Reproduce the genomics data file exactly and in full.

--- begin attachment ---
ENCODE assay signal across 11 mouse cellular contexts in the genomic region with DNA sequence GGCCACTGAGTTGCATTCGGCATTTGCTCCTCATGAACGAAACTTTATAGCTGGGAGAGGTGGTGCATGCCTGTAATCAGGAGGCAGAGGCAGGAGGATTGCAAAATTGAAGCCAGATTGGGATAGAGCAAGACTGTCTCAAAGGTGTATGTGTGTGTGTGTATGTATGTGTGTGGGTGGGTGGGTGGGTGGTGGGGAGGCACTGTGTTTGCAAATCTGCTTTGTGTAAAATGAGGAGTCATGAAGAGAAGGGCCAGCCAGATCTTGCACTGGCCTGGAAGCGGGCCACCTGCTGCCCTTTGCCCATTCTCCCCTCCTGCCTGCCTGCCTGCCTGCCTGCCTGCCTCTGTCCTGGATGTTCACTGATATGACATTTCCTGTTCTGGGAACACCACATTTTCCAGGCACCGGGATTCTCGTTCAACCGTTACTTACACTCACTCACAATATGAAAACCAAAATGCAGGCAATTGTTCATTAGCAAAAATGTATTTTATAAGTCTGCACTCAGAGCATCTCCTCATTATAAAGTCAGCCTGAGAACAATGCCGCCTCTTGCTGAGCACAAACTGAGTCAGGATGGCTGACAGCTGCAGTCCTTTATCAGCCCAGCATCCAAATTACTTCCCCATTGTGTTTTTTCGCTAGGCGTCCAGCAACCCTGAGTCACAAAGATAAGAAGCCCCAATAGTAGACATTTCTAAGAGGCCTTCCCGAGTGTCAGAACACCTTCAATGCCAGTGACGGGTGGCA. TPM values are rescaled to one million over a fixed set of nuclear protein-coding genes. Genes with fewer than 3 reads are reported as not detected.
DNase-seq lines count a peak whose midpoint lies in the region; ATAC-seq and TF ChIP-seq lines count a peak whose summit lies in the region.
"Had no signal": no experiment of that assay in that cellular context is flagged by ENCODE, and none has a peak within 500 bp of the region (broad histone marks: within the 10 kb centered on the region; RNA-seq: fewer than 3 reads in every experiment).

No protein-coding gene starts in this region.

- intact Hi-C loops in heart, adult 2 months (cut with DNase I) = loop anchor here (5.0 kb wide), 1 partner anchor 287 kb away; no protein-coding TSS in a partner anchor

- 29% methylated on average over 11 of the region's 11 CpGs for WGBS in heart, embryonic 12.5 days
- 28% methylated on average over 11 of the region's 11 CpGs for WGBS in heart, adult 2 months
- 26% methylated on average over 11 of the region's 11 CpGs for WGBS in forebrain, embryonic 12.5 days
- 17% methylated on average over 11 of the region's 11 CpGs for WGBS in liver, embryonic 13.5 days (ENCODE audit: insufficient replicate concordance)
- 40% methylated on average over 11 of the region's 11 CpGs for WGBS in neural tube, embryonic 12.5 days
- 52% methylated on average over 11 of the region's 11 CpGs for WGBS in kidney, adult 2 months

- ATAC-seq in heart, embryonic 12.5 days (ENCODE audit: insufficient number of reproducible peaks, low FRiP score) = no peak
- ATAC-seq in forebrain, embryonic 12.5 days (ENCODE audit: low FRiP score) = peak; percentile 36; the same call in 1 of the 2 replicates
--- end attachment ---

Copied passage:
ENCODE assay signal across 11 mouse cellular contexts in the genomic region with DNA sequence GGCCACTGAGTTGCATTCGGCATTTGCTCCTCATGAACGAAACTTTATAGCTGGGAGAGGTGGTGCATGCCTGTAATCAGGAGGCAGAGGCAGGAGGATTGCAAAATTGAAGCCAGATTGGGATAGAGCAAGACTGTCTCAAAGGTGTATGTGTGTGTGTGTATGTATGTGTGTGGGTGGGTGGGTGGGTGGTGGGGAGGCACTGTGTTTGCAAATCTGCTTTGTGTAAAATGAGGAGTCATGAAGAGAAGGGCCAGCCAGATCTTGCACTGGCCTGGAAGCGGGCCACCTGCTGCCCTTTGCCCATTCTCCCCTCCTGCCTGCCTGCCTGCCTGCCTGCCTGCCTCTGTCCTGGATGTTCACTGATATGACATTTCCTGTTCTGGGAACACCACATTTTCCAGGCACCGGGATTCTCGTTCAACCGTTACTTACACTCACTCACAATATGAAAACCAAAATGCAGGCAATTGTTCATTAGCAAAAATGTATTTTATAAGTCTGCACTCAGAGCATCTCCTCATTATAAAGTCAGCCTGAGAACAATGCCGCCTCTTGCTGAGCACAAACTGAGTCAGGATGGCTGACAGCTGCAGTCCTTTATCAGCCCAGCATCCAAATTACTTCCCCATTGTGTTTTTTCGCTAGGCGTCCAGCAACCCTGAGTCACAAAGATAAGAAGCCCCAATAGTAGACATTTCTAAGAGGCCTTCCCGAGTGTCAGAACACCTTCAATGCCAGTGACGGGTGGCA. TPM values are rescaled to one million over a fixed set of nuclear protein-coding genes. Genes with fewer than 3 reads are reported as not detected.
DNase-seq lines count a peak whose midpoint lies in the region; ATAC-seq and TF ChIP-seq lines count a peak whose summit lies in the region.
"Had no signal": no experiment of that assay in that cellular context is flagged by ENCODE, and none has a peak within 500 bp of the region (broad histone marks: within the 10 kb centered on the region; RNA-seq: fewer than 3 reads in every experiment).

No protein-coding gene starts in this region.

- intact Hi-C loops in heart, adult 2 months (cut with DNase I) = loop anchor here (5.0 kb wide), 1 partner anchor 287 kb away; no protein-coding TSS in a partner anchor

- 29% methylated on average over 11 of the region's 11 CpGs for WGBS in heart, embryonic 12.5 days
- 28% methylated on average over 11 of the region's 11 CpGs for WGBS in heart, adult 2 months
- 26% methylated on average over 11 of the region's 11 CpGs for WGBS in forebrain, embryonic 12.5 days
- 17% methylated on average over 11 of the region's 11 CpGs for WGBS in liver, embryonic 13.5 days (ENCODE audit: insufficient replicate concordance)
- 40% methylated on average over 11 of the region's 11 CpGs for WGBS in neural tube, embryonic 12.5 days
- 52% methylated on average over 11 of the region's 11 CpGs for WGBS in kidney, adult 2 months

- ATAC-seq in heart, embryonic 12.5 days (ENCODE audit: insufficient number of reproducible peaks, low FRiP score) = no peak
- ATAC-seq in forebrain, embryonic 12.5 days (ENCODE audit: low FRiP score) = peak; percentile 36; the same call in 1 of the 2 replicates